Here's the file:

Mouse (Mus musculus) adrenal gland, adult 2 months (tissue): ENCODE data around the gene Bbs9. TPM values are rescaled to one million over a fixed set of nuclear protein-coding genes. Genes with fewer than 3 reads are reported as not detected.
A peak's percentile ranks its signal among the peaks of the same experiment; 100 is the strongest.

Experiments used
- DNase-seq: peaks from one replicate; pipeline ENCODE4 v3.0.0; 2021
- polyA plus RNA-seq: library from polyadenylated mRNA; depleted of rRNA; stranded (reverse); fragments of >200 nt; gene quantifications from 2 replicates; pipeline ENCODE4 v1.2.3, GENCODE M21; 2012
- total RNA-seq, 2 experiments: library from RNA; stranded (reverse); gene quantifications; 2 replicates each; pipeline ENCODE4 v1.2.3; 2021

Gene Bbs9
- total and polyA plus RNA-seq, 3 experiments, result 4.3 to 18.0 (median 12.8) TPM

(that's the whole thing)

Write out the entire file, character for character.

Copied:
Mouse (Mus musculus) adrenal gland, adult 2 months (tissue): ENCODE data around the gene Bbs9. TPM values are rescaled to one million over a fixed set of nuclear protein-coding genes. Genes with fewer than 3 reads are reported as not detected.
A peak's percentile ranks its signal among the peaks of the same experiment; 100 is the strongest.

Experiments used
- DNase-seq: peaks from one replicate; pipeline ENCODE4 v3.0.0; 2021
- polyA plus RNA-seq: library from polyadenylated mRNA; depleted of rRNA; stranded (reverse); fragments of >200 nt; gene quantifications from 2 replicates; pipeline ENCODE4 v1.2.3, GENCODE M21; 2012
- total RNA-seq, 2 experiments: library from RNA; stranded (reverse); gene quantifications; 2 replicates each; pipeline ENCODE4 v1.2.3; 2021

Gene Bbs9
- total and polyA plus RNA-seq, 3 experiments, result 4.3 to 18.0 (median 12.8) TPM